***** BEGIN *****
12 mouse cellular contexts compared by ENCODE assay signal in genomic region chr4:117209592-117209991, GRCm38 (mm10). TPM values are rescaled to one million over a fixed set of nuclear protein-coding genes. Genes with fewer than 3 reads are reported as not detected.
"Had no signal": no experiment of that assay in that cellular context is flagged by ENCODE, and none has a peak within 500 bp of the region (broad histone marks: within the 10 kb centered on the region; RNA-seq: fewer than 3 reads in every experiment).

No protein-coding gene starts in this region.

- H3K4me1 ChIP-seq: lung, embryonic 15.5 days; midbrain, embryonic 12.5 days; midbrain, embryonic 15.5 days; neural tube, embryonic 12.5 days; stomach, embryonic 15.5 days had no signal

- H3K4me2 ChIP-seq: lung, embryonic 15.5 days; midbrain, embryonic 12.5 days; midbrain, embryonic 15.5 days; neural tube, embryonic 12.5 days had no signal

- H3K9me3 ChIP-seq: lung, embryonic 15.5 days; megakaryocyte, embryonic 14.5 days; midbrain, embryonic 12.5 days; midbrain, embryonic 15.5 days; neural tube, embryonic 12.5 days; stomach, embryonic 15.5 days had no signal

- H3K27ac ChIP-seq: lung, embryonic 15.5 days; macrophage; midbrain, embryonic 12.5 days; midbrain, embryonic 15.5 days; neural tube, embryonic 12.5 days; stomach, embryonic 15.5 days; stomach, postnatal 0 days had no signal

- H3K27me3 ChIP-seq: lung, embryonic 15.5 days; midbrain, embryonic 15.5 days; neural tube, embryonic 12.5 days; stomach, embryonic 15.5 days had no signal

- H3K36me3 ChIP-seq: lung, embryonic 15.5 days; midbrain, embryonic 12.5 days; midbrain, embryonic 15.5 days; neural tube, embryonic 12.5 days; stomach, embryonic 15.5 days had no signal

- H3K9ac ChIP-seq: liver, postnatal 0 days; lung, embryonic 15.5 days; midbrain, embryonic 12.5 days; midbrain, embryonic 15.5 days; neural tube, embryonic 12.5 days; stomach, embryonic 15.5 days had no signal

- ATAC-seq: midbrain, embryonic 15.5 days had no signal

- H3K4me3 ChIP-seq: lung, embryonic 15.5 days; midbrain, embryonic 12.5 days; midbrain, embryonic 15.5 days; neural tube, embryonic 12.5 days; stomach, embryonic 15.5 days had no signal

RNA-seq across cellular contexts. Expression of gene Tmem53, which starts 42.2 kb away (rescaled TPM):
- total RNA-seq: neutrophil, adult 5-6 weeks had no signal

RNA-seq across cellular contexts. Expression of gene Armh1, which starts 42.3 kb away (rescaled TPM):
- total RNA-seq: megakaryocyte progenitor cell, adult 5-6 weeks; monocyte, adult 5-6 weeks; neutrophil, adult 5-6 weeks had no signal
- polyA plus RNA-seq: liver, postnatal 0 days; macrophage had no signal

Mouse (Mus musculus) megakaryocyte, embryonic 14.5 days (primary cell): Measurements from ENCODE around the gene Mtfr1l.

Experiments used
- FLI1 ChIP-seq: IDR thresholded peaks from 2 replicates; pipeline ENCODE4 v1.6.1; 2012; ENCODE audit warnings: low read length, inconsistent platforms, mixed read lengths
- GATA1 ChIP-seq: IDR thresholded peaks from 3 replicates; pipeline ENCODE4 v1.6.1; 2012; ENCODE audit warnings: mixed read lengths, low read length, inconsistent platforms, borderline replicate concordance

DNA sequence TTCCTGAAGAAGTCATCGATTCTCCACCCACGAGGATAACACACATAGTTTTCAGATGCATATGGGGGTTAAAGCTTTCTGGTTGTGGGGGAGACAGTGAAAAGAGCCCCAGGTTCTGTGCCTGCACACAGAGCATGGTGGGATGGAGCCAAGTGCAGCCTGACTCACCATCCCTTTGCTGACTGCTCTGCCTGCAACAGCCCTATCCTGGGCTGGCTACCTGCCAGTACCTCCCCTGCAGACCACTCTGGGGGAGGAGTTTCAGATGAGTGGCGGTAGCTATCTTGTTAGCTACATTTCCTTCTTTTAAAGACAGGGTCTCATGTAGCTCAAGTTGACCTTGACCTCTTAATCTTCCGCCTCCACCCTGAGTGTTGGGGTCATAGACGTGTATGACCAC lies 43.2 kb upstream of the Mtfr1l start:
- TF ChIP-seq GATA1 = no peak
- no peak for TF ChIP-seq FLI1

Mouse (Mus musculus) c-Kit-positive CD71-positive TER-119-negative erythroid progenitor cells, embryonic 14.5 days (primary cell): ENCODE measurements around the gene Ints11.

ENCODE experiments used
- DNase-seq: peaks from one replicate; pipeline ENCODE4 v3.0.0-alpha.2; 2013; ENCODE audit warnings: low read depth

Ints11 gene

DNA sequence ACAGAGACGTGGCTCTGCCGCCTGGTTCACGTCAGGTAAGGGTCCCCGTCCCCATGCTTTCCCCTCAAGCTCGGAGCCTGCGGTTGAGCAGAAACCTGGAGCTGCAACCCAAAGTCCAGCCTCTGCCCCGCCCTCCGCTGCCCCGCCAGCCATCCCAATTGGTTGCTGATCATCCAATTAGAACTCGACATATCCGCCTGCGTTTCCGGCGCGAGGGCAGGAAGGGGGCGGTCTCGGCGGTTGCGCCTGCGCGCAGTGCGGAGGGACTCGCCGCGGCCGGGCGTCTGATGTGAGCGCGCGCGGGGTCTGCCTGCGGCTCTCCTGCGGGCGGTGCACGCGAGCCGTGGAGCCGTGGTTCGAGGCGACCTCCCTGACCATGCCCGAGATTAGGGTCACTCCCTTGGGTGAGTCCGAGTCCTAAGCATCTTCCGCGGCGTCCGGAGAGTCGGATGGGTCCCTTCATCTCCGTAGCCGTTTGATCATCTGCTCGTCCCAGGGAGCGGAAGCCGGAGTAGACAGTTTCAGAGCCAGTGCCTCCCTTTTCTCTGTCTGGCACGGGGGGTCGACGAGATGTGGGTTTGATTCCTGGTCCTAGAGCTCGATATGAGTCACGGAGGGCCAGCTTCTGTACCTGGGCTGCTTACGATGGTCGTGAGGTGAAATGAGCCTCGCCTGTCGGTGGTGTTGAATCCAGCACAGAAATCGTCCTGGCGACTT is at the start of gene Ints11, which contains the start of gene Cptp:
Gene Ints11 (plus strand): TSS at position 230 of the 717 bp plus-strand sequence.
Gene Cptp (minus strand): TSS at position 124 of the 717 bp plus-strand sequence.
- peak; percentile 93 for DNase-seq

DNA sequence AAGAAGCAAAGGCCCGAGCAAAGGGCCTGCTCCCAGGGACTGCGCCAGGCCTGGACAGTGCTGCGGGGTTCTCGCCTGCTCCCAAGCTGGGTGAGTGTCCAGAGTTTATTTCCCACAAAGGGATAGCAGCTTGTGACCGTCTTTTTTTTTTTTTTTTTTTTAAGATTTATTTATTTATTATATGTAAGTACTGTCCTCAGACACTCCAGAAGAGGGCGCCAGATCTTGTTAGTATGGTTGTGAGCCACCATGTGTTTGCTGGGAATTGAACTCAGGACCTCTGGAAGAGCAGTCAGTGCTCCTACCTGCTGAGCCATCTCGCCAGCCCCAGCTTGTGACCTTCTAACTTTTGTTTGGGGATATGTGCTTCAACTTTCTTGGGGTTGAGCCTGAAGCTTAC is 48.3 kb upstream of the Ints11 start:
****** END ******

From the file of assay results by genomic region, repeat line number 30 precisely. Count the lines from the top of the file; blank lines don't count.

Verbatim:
Gene Ints11 (plus strand): TSS at position 230 of the 717 bp plus-strand sequence.